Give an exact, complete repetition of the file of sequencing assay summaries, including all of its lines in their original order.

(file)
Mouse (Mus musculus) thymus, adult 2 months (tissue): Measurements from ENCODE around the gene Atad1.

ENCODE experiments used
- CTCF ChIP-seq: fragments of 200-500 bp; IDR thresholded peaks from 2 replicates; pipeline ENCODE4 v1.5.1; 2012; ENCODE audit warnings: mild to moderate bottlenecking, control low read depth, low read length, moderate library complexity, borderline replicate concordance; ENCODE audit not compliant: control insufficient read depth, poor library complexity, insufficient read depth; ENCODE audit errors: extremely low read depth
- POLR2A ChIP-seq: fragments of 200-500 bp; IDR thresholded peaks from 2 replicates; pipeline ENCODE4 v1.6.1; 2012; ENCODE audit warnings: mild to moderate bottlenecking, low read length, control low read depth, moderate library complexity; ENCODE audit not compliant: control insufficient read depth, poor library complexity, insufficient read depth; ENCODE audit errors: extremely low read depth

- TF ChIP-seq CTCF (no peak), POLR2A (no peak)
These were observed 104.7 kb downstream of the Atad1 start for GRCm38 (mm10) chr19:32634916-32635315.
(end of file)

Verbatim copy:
Mouse (Mus musculus) thymus, adult 2 months (tissue): Measurements from ENCODE around the gene Atad1.

ENCODE experiments used
- CTCF ChIP-seq: fragments of 200-500 bp; IDR thresholded peaks from 2 replicates; pipeline ENCODE4 v1.5.1; 2012; ENCODE audit warnings: mild to moderate bottlenecking, control low read depth, low read length, moderate library complexity, borderline replicate concordance; ENCODE audit not compliant: control insufficient read depth, poor library complexity, insufficient read depth; ENCODE audit errors: extremely low read depth
- POLR2A ChIP-seq: fragments of 200-500 bp; IDR thresholded peaks from 2 replicates; pipeline ENCODE4 v1.6.1; 2012; ENCODE audit warnings: mild to moderate bottlenecking, low read length, control low read depth, moderate library complexity; ENCODE audit not compliant: control insufficient read depth, poor library complexity, insufficient read depth; ENCODE audit errors: extremely low read depth

- TF ChIP-seq CTCF (no peak), POLR2A (no peak)
These were observed 104.7 kb downstream of the Atad1 start for GRCm38 (mm10) chr19:32634916-32635315.